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Forskningsartikel2008Vetenskapligt granskad

Postfire root distribution of Scots pine in relation to fire behaviour

Smirnova, Evgeniya; Bergeron, Yves; Brais, Suzanne; Granstrom, Anders


Fire can potentially have a large direct impact on tree roots and, thus, contribute to reduced vitality. Tree canopy status after fire should have an impact on the postfire production of fine roots, further affecting root function. We analyzed the standing crop of live and dead roots in Pinus sylvestris L. with varying degrees of crown scorch, 1ayear after fire in northern Sweden. On the burned sites, total Pinus live fine-root biomass was 74% of that at the control sites, and it was only 19% of the control for rootsa < 2amm, indicating an 80% reduction due to fire. Root mortality was highest for high-scorch trees, but this was probably due to greater depth of burn in the organic soil for these trees and not to higher fire intensity per se. Fine-root production was also assessed by an ingrowth experiment. This showed relatively similar fine-root production in both control trees and fire-damaged trees, indicating a high allocation to root growth for the damaged trees, to make up for lost root function. Root dynamics after fire are related to a number of factors, and direct effects are determined by the depth of burn in the organic soil layer. Indirect, long-lasting effects could be due mainly to girdling of coarse roots close to tree stems and canopy loss.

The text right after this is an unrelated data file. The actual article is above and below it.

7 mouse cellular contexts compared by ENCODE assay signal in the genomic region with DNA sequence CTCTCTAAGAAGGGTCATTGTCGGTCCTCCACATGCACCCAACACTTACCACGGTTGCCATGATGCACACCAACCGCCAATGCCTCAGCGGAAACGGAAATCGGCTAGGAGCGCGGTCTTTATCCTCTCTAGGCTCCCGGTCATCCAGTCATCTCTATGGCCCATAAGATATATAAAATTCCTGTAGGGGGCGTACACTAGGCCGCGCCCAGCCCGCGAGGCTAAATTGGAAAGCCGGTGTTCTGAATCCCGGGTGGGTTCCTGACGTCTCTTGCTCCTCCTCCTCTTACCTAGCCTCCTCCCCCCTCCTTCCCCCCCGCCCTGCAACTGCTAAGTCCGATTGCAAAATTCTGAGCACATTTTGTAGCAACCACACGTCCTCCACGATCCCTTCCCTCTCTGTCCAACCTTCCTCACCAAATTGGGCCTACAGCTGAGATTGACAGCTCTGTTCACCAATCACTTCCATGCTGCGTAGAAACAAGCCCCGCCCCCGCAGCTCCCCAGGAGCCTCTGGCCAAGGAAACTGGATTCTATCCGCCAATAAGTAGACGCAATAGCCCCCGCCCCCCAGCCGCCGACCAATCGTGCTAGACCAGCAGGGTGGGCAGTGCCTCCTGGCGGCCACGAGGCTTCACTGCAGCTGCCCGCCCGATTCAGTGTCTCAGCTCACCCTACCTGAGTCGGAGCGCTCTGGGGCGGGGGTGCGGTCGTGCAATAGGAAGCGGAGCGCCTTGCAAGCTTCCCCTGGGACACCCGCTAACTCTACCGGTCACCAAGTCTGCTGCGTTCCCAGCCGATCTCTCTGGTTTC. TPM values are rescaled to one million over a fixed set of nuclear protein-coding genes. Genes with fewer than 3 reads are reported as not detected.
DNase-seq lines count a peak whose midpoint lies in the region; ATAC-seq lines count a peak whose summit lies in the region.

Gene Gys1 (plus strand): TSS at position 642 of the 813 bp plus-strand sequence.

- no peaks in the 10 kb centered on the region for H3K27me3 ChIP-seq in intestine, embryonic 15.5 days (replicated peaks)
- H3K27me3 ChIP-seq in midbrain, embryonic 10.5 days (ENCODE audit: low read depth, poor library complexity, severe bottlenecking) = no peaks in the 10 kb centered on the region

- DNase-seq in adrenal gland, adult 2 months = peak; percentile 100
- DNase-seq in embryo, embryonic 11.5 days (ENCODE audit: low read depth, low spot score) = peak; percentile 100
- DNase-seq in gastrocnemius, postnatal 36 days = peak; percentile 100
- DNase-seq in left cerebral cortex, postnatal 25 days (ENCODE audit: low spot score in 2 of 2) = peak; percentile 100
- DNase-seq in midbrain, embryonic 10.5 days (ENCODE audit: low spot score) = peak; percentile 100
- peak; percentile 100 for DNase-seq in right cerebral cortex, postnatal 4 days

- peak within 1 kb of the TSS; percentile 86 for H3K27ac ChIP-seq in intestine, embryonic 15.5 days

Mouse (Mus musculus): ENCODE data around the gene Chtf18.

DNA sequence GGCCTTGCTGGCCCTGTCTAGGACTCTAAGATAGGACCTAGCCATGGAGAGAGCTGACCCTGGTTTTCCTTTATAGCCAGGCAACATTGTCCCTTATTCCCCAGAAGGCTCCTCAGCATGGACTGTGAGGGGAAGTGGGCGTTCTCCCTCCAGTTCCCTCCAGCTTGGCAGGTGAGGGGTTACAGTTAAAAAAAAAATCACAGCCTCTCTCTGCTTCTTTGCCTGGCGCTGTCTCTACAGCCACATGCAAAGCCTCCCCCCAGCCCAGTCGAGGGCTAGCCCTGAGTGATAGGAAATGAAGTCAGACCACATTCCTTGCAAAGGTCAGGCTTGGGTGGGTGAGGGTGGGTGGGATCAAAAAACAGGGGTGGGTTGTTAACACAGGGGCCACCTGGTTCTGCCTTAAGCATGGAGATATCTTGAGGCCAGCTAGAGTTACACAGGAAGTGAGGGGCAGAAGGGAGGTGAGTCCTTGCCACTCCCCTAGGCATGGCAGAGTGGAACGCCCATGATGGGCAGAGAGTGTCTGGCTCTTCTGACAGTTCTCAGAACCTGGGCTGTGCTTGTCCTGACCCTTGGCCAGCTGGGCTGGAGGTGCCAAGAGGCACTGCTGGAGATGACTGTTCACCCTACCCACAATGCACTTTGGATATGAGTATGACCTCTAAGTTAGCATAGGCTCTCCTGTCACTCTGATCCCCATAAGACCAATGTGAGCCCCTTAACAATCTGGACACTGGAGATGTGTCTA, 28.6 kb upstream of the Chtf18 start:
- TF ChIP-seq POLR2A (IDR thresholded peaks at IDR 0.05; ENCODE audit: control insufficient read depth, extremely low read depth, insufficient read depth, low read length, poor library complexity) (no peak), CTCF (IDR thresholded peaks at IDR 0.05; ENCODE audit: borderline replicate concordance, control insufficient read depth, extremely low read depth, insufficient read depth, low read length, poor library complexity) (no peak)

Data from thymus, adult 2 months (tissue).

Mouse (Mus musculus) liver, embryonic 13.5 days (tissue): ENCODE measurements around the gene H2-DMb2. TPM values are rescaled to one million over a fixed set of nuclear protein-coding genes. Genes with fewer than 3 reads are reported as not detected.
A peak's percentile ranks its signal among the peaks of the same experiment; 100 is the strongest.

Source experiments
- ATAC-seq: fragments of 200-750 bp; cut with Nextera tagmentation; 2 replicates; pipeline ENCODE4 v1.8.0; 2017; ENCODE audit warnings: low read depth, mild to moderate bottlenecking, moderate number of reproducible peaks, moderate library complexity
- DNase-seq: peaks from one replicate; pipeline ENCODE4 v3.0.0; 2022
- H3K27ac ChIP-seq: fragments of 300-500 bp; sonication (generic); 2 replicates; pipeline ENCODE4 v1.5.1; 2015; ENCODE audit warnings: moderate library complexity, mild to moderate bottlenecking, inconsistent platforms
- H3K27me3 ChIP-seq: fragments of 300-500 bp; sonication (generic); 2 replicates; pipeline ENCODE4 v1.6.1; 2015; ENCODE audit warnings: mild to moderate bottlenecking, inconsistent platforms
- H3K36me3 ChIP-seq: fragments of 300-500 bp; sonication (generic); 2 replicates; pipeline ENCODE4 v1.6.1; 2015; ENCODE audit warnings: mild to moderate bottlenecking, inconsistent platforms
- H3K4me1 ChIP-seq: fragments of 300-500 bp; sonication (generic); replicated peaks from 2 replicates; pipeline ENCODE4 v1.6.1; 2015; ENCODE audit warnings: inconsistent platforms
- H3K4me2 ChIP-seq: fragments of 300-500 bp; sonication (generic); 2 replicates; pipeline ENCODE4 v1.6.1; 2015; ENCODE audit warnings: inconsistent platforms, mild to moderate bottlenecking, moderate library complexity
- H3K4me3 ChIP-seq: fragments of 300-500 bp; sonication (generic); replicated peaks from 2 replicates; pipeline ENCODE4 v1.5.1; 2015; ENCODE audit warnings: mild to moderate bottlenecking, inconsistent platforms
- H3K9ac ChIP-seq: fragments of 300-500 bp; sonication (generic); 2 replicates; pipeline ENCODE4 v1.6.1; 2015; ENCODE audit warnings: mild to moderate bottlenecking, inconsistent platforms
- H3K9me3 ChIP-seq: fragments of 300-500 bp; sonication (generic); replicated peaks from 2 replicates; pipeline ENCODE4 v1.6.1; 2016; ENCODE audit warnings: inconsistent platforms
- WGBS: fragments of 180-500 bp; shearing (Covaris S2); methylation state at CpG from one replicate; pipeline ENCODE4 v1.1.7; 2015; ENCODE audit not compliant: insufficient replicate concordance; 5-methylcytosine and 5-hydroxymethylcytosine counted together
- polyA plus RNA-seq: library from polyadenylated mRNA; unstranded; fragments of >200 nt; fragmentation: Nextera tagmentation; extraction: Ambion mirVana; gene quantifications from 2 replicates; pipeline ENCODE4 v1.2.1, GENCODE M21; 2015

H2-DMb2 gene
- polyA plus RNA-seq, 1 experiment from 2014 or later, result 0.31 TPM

Publicerad i

Canadian Journal of Forest Research
2008, Volym: 38, nummer: 2, sidor: 353-362